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Stores, brands tap into power of frugal bloggers
NEW YORK -- When Melissa Garcia was frustrated by Old Navy's scanty coupon offerings, she didn't just complain to the store. She vented on a message board tied to her blog consumerqueen.com, which is read by at least 30,000 people each month and now, increasingly, by corporate America.
Within weeks, chatter in the consumer blogosphere led Gap Inc.'s Old Navy to begin issuing coupons several times a week instead of once a week.
Shoppers have always had marketplace muscle, but a new frugality driven by rising joblessness, housing woes and other economic problems has them exercising it like never before with the help of the Internet.
Discussion online encompasses everything from complaints to advice on coupon clipping, low-budget meals and family finance. But it's not just fellow consumers who are following every post: Retailers and consumer product makers are listening, too -- and responding.
"We see [bloggers] as a vital force for our brand strategy," said Gap spokeswoman Louise Callagy. "They are the voice of our customers, and we are working harder to develop and maintain their trust and respond to their feedback."
After picking up chatter on blogs that was advocating layaway purchase plans be restored at its namesake department stores, Sears Holdings Corp. brought them back over the holidays after a two-decade hiatus. And Sears' Kmart chain now accepts online coupons and has launched a page at Kmart.com/coupons that makes it easier to find specific deals, in response to chatter on consumer-oriented blogs.
Companies and the bloggers themselves are mutually benefiting. Consumer product companies like home appliance maker Frigidaire and Unilever, maker of Suave shampoo, are hoping to enhance their brands by giving free samples of their merchandise to key bloggers to test and chat about on their sites, though many bloggers say it's essential to disclose such freebies to maintain credibility with readers.
The books, magazines, bulletins, newsletters and neighbors mothers relied on for similar advice during the last deep recession, in the early 1990s, and before didn't bring so many people so much information nearly as fast. Money-saving strategies can spread like lightning.
More than 12 percent of all posts on these kinds of blogs during March and April included mentions of the economy and saving money, up from 8 percent a year earlier, according to Nielsen Online, which has studied 10,000 parenting blogs.
Meanwhile, traffic to blogs written by mothers and devoted to saving money has exploded. Couponmom.com -- cited by Nielsen Online as one of the five most influential of that breed -- attracted 972,0000 unique visitors in March, five times more than a year earlier, according to Internet research company comScore Media Metrix's latest data. Nielsen ranks mother-oriented blogs by how much chatter they garner, their number of followers on Twitter.com and the number of times consumers link to them from other blogs among other criteria.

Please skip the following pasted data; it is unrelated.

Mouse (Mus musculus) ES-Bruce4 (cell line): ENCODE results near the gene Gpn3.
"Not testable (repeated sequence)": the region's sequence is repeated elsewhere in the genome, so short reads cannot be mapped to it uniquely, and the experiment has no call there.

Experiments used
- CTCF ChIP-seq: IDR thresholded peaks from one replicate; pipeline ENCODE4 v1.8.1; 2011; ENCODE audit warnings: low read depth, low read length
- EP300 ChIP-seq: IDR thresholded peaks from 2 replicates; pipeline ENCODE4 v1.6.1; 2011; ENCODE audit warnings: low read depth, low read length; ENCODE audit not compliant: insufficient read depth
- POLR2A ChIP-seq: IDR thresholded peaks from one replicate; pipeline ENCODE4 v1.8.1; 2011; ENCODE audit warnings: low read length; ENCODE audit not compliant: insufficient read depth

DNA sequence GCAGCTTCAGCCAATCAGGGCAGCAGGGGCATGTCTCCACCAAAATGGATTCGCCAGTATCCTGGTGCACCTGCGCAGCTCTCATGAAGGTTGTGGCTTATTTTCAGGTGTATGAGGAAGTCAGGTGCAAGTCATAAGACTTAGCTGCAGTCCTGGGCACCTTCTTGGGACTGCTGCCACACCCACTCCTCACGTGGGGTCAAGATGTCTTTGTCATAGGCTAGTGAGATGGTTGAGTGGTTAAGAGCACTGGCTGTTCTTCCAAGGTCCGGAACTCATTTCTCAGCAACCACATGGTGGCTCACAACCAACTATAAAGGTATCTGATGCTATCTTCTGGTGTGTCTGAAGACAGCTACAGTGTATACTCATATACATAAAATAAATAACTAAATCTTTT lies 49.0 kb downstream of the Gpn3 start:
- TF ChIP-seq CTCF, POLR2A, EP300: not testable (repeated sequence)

"Moms are turning to their new set of online friends and families to make all kinds of purchasing decisions," said Kelley Murray Skoloda, a partner at Ketchum's Global Brand Marketing practice and the author of "Too Busy to Shop." "Women are trusting of women bloggers. They do them a real service without commercial interest."
That's why last summer Wal-Mart Stores Inc. created an online community --elevenmoms.com -- on its company website that spotlights key women bloggers and pulls together the links to their blogs, including those that focus on frugality like dealseekingmom.com, couponcravings.com, beingfrugal.com and consumerqueen.com.
Wal-Mart says the site fits with it's mantra of saving consumers money. Company spokeswoman Melissa O'Brien said the discounter doesn't pay the 24 bloggers featured, though it does give them free products for review or for to give away. O'Brien said the retailer requests that the bloggers reveal such disclosure on their sites.
Fans like Melissa Riegert, in Middletown, Ohio, who started using coupons five months ago, say they've learned from parent-oriented blogs how to save thousands of dollars per year.
"I used to run to the grocery store whenever we needed something. Now, I shop according to what's on sale," said the mother of three. She estimates she's cut her weekly grocery bill in half to $75 by using double coupons to get freebies, a tip she picked up on moneysavingmom.com, which she reads twice a day. With the money she's saving, Riegert hopes to be debt-free in a few years.
The big audiences and newfound influence have led to opportunity for some of the most prominent bloggers.
Among the most influential mother-oriented blogs Nielsen cites is 5dollardinners.com, written by Dayton, Ohio, resident and mother of two Erin Chase, 31, who shares daily tips on how she plans and shops for nutritious $5 dinners such as homemade vegetarian pizza for her family of four. She just signed a deal with St. Martin's Press to publish a book on the subject.
Consumerqueen.com's Garcia has just started making money through advertising, and Advance Brands LLP's Fast Fixin' has hired her to manage online marketing of its line of frozen foods and to develop a presence on social media sites Twitter and Facebook. Garcia emphasized that she fully discloses on her blog that she works for the brand. She was also one of a handful of mothers who have influential blogs who are receiving big ticket home appliances from Frigidaire so she can test them and blog about them, though she said she will disclose such freebies.
And she still has some very down-to-Earth tips for getting by without brands, including how to make household products like dryer sheets. (Just cut up kitchen sponges and soak them in two parts water and one part liquid softener.)
"You can get triple the amount of the product for the money by using this recipe" Garcia says.